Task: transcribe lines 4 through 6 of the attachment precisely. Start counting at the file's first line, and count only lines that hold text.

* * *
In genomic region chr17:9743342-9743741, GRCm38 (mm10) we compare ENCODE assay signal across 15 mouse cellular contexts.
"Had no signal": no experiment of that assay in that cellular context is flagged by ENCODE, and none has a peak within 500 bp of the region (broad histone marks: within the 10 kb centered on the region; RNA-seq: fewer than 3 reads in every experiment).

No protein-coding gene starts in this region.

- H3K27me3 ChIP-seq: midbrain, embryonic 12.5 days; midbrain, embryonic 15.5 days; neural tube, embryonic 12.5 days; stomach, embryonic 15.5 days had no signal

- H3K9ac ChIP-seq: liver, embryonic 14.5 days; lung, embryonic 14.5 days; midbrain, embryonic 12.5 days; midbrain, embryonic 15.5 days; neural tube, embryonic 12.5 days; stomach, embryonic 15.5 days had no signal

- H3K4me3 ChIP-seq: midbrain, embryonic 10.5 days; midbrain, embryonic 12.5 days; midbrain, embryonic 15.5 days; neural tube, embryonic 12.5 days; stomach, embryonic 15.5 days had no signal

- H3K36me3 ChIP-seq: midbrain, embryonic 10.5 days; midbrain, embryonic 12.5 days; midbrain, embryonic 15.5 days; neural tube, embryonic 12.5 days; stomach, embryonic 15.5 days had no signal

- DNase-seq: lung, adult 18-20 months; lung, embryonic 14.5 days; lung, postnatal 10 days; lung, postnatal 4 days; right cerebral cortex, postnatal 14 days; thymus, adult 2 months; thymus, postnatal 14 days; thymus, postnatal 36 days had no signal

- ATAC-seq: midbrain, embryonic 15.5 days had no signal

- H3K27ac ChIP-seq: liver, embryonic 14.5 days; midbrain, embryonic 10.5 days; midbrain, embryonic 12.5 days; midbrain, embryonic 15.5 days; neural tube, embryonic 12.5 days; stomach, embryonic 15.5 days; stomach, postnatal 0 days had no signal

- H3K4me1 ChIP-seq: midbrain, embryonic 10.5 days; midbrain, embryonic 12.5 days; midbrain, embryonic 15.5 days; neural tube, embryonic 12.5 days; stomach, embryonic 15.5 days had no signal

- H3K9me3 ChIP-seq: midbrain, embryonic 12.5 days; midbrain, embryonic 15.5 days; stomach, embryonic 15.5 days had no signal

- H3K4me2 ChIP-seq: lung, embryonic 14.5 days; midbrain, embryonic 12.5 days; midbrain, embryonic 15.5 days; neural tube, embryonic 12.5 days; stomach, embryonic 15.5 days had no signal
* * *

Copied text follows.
- H3K27me3 ChIP-seq: midbrain, embryonic 12.5 days; midbrain, embryonic 15.5 days; neural tube, embryonic 12.5 days; stomach, embryonic 15.5 days had no signal

- H3K9ac ChIP-seq: liver, embryonic 14.5 days; lung, embryonic 14.5 days; midbrain, embryonic 12.5 days; midbrain, embryonic 15.5 days; neural tube, embryonic 12.5 days; stomach, embryonic 15.5 days had no signal

- H3K4me3 ChIP-seq: midbrain, embryonic 10.5 days; midbrain, embryonic 12.5 days; midbrain, embryonic 15.5 days; neural tube, embryonic 12.5 days; stomach, embryonic 15.5 days had no signal